Eyeing a treatment Searching for a solution for blindness

It was 2002 when Medical University of South Carolina professors Barb Rohrer and Craig Beeson got to talking at a post-seminar dinner at Rita’s on Folly Beach.

Rohrer is a rather intense biologist from Germany, and Beeson is a more laid-back chemist from California, but it turned out they had a shared research interest: the regulation of energy metabolism.

“And so we decided to put our noses together to see what we could do,” Rohrer, 48, recalled during a recent interview.

Fast forward a decade, and that coincidental conversation by the ocean has become a company with promising research on degenerative eye disease and a loyal funding source for years to come. It took a while to get started, but now Mitochem is ahead of schedule in its hunt for the winning molecule.

“We’ve been very lucky,” Beeson, 53, said last month from Mitochem’s new headquarters in the South Carolina Research Authority MUSC Innovation Center on Meeting Street.

There were a number of directions the pair could have taken after that initial conversation, but Rohrer was already researching retinal degeneration in the human eye, so that became the focus.

Specifically, the pair of scientists began to think about how to stall the death of mitochondria in photoreceptor cells known as rods that characterized a disease known as retinitis pigmentosa.

“There’s really nobody in industry that’s even considering going after orphan diseases in the eye,” Rohrer said. “That’s the niche we decided to utilize.”

There were also practical reasons, such as time and money.

While the research might eventually have broader implications, the road through clinical trials is much easier for so-called orphan drugs, those that treat rare diseases. And Rohrer’s longtime patron, Foundation Fighting Blindness, was inclined to continue funding her research.

Late last year, the foundation gave Mitochem a $2 million grant to isolate a lead molecule that could eventually be used in clinical trials. The foundation doesn’t have an equity stake in the company but could be entitled to royalties if the drug becomes viable.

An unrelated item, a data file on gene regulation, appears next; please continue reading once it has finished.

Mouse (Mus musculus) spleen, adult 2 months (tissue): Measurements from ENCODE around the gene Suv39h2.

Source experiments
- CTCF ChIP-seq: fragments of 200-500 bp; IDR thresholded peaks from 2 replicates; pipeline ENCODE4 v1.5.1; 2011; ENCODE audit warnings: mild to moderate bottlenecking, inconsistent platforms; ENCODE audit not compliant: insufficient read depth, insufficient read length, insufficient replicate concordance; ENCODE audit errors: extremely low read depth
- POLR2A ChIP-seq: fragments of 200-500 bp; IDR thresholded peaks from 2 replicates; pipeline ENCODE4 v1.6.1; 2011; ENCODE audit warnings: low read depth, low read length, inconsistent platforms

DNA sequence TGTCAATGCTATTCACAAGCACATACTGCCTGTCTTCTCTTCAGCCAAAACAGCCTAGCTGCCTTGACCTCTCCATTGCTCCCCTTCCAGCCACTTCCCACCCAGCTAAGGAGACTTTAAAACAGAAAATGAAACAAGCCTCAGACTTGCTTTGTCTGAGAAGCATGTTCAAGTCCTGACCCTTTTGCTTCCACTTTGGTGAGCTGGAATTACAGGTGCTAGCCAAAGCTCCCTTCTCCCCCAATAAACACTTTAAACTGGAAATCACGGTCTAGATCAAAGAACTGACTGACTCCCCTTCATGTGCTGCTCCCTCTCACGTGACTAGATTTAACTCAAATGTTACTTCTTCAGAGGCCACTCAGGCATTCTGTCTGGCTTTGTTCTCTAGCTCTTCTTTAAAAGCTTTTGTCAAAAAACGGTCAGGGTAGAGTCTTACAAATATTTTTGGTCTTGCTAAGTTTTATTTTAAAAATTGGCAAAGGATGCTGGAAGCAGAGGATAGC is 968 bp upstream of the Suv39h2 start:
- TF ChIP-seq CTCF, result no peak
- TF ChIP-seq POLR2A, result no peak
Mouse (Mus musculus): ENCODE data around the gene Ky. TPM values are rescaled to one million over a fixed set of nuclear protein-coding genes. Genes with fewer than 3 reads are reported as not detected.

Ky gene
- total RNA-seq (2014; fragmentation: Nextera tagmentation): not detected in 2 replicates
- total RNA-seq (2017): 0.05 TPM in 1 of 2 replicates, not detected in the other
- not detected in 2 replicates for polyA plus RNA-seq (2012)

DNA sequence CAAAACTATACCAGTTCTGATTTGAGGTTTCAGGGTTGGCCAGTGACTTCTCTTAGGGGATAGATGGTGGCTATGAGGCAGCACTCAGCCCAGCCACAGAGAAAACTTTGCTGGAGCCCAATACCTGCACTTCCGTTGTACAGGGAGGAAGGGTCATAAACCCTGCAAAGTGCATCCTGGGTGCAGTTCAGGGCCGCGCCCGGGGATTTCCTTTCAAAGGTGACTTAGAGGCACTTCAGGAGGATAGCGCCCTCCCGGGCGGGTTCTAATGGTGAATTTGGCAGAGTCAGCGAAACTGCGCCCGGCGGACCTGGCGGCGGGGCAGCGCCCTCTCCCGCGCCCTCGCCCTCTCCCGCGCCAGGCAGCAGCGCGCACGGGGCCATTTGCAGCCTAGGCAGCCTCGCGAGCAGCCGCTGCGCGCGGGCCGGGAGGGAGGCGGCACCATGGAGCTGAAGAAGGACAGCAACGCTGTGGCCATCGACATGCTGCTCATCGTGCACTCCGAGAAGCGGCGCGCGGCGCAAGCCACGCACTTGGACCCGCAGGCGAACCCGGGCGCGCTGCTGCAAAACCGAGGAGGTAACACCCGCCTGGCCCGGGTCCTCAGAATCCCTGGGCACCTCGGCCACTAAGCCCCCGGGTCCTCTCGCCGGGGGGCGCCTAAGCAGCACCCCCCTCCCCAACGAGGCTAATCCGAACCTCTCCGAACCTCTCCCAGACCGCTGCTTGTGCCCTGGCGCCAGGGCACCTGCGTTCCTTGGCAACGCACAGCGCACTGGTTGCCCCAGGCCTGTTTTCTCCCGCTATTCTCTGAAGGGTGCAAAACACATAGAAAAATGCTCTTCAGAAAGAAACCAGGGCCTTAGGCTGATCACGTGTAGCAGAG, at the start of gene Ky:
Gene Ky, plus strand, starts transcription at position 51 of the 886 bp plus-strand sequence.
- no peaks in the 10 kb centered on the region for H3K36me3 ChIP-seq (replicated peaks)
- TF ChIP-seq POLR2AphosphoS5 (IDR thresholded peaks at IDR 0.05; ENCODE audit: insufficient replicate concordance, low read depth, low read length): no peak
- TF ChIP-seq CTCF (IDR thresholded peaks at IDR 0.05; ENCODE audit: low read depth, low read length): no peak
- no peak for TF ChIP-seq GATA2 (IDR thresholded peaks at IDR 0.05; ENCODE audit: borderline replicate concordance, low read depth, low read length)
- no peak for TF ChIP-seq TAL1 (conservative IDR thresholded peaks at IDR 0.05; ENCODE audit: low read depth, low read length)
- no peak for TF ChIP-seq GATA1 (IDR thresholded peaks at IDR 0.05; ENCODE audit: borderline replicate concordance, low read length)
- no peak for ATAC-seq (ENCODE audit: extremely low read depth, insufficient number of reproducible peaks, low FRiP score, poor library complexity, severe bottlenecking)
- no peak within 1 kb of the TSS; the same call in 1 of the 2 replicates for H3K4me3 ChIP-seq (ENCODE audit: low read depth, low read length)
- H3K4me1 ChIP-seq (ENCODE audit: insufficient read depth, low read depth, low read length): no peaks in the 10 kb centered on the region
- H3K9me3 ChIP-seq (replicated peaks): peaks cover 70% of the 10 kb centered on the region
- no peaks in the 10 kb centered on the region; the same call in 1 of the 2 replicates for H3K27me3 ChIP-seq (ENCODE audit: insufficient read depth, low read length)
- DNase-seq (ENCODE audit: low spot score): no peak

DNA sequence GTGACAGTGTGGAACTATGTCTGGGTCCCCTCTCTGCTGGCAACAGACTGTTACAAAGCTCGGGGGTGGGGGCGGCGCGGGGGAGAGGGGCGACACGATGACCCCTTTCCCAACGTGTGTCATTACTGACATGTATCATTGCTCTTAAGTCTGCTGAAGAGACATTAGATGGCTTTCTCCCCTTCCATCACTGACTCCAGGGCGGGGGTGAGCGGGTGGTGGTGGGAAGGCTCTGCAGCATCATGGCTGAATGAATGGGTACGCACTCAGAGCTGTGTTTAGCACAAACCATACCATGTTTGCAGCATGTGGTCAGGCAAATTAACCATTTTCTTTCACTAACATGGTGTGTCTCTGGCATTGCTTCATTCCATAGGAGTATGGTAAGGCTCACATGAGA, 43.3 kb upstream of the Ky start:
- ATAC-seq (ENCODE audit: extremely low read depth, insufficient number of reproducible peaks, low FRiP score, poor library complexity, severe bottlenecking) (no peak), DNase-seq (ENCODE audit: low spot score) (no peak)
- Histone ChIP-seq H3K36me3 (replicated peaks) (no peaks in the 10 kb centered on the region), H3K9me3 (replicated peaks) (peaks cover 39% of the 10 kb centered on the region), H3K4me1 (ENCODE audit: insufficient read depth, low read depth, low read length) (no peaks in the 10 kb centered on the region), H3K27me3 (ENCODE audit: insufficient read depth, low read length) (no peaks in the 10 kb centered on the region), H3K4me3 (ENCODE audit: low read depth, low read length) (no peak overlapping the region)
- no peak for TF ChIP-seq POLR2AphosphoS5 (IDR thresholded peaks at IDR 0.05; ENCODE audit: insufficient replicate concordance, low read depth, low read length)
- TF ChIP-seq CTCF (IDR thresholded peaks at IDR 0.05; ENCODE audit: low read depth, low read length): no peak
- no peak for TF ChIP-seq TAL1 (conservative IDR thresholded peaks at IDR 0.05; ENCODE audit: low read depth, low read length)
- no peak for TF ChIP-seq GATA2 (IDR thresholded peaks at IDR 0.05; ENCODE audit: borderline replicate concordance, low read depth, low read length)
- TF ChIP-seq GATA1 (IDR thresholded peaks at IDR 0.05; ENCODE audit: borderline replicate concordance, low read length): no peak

Stephen Rose, the foundation’s chief research officer, didn’t hesitate when asked last month if he thought the Palmetto State pair could really have a vision-saving cure on the way.

“To invest $2 million, yes sir,” he said, noting the foundation’s grant portfolio is $21 million. “Nothing is ever guaranteed, we all know that, but yes, tremendous potential here.”

Retinitis pigmentosa, a relatively rare genetic eye disease, steals a person’s night and peripheral vision bit by bit until only a pinhole of sight remains. “And then you lose that as well,” Rohrer explained. It can strike as early as childhood or much later in adulthood.

“There are no treatments,” Beeson said. “There’s nothing out there. Nobody’s really making any breakthroughs.”

Despite that circumstance, Beeson said, the National Institutes of Health three times denied their requests for funding between 2005 and 2008.

“I prefer to think we were ahead of our time,” Beeson said with a smile.

In May 2008, the foundation came to the rescue, awarding a translational acceleration research grant to MUSC with Rohrer and Beeson as the principal investigators.

That allowed Rohrer and Beeson to buy a “diversity library” of 50,000 organic molecules with drug-like properties and run protein tests on them to see if they could fit the bill.

They narrowed that huge set of possibilities down to 12 molecules by around 2010, and now down to two leading candidates, known as C19H20N2O3 and C21H15N3OS, which have curiously complementary properties.